Interview – Isaac Tichauer

Photo: The Cabaret Voltaire

LSi spoke to the Australian producer on the back of his recent appearance in Leeds to hear about the French Express ethos and adjusting his music for the dancefloor.


If you haven’t already heard Isaac Tichauer’s name yet then you need to get to know it, and fast. Back in 2012 the Australian producer was signed to French Express by main man Perseus. The label’s Parisian sounding, laid back and funky releases demonstrate a truly refreshing take on house so it is little wonder the imprint has been making waves in the scene since its evolution from a blog of the same name in August 2008.

You played in Leeds for the Set One Twenty boys earlier this year and you’re back again already – you must have enjoyed your gig at The Garage back in February.
The Garage show still remains one of my all time favourites. It was packed with fans who knew my music and the atmosphere was incredible. I still remember people screaming along to ‘I Like It Raw’.Moments like that are why you get up in the morning and walk into a dark studio.

Mint Club is a Leeds institution, can you tell us what went down at the French Express takeover?
It was massive. Lived up to all my expectations. Set One Twenty always pu ton a great show but to have it within a venue like Mint Club took it to the next level. Definitely a highlight show and awesome to play in environment with great sound and lighting with the FE crew.

French Express have just announced a 10 date tour in North America. It must be very different touring with your three fellow knights instead of on your own?
Yes, it’s so much better. We have complete control of the night so music policy is in our hands we can take people on a far more calculated journey. The only problem is I can’t play any of Jonas’ records which drives me nuts!

Chris Malinchak’s success in the mainstream is a great reflection of the recent rise in the popularity of the underground house scene. Do you view this increasing exposure in a positive light?
I think all commercial success of electronic music is a positive thing for the genre. People tend to start with pretty cheesy music and then dig down from there, hopefully digging deep enough to find better quality house music. I think there’s far too much hating on people that make success out of their music. Every underground house producer should thank these guys for putting the spotlight on their genre as the success trickles down to the little guys over time.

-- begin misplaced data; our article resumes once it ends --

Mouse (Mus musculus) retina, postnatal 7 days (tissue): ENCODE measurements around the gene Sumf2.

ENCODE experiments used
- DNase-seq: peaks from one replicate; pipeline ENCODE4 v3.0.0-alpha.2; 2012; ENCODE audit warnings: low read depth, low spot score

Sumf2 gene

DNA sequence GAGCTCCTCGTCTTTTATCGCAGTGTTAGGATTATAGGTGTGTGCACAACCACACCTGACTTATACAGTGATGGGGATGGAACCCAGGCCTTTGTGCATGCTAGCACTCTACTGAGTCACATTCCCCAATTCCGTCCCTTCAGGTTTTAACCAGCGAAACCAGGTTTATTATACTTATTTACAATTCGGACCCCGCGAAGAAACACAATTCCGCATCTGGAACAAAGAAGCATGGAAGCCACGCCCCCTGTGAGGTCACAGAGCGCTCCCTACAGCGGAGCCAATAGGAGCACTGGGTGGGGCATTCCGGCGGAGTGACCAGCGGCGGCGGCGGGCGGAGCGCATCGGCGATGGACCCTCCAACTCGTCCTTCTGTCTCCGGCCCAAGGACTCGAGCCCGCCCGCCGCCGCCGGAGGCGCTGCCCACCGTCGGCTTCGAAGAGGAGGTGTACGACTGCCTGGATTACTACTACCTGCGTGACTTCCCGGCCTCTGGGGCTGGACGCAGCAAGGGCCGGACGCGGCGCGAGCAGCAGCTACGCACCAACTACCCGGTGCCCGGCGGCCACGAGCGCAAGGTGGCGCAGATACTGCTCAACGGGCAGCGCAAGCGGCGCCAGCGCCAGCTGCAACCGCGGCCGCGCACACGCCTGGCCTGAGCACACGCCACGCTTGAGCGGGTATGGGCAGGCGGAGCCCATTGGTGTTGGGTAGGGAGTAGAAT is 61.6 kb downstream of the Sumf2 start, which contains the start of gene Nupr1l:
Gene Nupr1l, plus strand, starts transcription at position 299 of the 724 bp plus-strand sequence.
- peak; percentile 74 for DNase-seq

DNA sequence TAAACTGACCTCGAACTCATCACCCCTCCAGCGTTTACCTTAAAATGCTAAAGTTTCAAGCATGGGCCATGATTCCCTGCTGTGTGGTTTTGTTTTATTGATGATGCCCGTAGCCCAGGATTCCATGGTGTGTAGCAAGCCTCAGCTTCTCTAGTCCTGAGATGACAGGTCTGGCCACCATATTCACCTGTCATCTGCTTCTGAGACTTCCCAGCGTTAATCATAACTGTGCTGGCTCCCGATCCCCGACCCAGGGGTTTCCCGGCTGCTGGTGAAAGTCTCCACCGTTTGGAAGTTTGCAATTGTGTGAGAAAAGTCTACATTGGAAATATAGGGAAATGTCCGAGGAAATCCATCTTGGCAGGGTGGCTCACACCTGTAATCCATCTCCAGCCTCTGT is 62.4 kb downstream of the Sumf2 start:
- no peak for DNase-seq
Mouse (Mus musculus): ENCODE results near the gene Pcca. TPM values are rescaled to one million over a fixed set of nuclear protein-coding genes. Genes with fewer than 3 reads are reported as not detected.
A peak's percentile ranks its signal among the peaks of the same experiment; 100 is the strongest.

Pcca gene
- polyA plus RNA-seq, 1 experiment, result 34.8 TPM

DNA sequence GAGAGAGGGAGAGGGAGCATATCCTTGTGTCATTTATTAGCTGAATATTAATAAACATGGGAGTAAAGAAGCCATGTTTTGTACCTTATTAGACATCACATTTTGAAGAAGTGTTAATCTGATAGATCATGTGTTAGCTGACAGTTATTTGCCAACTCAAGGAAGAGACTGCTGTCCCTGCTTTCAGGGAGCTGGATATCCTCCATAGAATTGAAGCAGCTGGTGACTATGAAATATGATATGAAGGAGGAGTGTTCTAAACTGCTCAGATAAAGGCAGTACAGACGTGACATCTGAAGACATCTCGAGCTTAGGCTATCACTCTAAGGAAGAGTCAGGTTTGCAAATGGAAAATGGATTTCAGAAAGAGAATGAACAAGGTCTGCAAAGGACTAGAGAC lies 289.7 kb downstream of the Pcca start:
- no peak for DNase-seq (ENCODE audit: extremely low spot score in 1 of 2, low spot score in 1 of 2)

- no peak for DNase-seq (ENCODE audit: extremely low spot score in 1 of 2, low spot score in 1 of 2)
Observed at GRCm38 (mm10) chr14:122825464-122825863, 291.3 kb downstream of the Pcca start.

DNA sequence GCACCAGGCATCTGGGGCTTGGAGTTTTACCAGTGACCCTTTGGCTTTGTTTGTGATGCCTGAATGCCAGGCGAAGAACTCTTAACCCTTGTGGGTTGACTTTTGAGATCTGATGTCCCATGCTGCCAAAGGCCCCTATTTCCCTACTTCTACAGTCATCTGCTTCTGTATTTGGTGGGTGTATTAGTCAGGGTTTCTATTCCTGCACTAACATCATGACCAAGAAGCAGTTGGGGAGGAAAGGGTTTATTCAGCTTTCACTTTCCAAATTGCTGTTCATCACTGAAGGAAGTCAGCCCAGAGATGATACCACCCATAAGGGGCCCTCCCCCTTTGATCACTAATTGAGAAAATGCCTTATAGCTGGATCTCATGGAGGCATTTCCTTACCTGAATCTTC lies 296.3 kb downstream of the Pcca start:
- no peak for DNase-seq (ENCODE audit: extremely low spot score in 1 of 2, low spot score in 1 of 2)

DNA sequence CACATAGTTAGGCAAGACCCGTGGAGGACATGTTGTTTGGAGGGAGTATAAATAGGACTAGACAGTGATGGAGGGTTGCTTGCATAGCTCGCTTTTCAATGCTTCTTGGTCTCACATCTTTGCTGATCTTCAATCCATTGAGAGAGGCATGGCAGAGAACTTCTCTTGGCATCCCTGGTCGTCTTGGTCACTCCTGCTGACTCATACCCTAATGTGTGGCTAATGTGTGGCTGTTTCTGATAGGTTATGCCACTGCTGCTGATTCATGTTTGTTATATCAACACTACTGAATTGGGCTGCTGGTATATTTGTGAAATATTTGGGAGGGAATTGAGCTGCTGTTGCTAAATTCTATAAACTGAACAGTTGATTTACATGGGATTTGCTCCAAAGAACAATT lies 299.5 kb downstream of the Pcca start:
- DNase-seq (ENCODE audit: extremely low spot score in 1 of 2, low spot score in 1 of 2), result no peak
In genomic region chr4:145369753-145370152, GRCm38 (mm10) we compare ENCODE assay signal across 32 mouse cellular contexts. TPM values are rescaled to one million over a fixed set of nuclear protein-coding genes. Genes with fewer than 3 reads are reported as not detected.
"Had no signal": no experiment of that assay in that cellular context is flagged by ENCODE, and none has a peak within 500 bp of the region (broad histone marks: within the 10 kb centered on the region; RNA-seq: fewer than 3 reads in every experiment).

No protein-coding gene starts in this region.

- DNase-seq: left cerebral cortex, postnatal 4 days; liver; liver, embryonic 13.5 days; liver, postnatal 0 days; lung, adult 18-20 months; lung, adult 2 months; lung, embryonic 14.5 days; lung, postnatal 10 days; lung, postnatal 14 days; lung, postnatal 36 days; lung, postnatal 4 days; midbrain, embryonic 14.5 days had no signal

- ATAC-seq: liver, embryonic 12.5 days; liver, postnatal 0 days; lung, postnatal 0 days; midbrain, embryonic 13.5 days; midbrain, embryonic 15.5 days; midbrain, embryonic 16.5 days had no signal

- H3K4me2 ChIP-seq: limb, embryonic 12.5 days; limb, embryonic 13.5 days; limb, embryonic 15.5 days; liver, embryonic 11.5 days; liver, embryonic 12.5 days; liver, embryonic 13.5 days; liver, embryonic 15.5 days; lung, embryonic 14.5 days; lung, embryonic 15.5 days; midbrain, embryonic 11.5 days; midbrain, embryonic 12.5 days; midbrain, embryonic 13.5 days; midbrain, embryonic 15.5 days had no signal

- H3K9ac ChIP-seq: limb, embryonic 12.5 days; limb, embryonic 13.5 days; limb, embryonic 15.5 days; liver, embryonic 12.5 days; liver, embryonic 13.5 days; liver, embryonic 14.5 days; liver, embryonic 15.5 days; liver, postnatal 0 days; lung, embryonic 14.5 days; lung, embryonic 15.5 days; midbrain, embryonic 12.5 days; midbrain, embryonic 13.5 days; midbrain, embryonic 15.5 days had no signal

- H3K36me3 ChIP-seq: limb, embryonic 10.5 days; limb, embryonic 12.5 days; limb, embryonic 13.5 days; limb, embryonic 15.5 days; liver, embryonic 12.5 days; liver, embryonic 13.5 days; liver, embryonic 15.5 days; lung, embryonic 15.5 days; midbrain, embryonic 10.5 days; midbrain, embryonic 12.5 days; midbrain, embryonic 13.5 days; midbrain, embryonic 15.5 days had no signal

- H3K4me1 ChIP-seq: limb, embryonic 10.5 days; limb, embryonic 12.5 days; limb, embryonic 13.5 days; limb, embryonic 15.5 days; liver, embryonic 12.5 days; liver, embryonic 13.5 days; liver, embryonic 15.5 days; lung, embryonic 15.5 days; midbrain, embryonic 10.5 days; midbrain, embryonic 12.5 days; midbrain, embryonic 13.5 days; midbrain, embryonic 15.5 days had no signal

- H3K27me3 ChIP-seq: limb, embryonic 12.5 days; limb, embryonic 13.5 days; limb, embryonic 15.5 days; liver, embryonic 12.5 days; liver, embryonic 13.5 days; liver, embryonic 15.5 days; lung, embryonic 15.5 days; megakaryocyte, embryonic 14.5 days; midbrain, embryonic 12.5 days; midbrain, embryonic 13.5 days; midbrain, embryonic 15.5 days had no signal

“Every underground house producer should thank these guys for putting the spotlight on their genre as the success trickles down to the little guys over time.”


Your sound has developed over the last year or so since your debut album Devotion was released. With Devotion was it your priority to showcase your talent as a producer? And was there a heightened pressure with the Take Over You EP to produce music more for the club?
Devotion didn’t have a strategy, it was literally nine tracks I had written that we (Leon and I) chose out of about 20 and it wrapped up into the album. It started as a four track EP and the grew from there. Since Devotion I’ve kept doing the same thing, writing music that I enjoy. It is true that I’m starting to think more about club music and some of my new music is a little faster because I found I couldn’t play a lot of my tracks when I started Djing last year as the tempo was too slow. People would be yelling at me to play ‘Doing What I got’ and ‘Step Away’ and I was staring at a tempo of 125 bpm thinking “damn I wish my music was fater”. Again, at FE shows I tend to play more of my music as I feel more comfortable to play what I want. So things will be a little faster, but still warm and heavy.

What would you say is the ideology behind French Express, if there is one? By giving music away for free how have you managed to find a balance between being a business and maintaining the label’s integrity, as sharing music for free seems to be a key part of your philosophy as a collective of artists?
We all currently earn money mainly from shows. Giving away music is great in that it gets your tracks to more people and people buy tickets to shows and drive promoters to book you for gigs. More importantly, it’s a great initiative to engage and reward listeners and people that spread the word. It will continue to remain a part of the brand but fans need to treat each free track as a gift and remain open to buying from us in the future as it really helps us continue to do what we are doing. All tracks are on Beatport so people have the choice.

Finally, your monthly mixes have been on repeat but when can we expect some new music from you?
My last mix includes a new track of mine, admittedly placed there without any mention by me outside of the track list that I put up after uploading. I have over an hour of new music that’s about to be released, including a new single and separate EP on FE and a couple of remixes that will all be out this year. Then a whole bunch of other stuff that’s waiting in the queue. My set at Boiler Room this month will comprise mainly of unreleased material by me, so I’m really excited to share it with everyone.

Francesca Burton

Isaac Tichauer – ‘Doing What I Got’ 


Isaac Tichauer – ‘Step Away’


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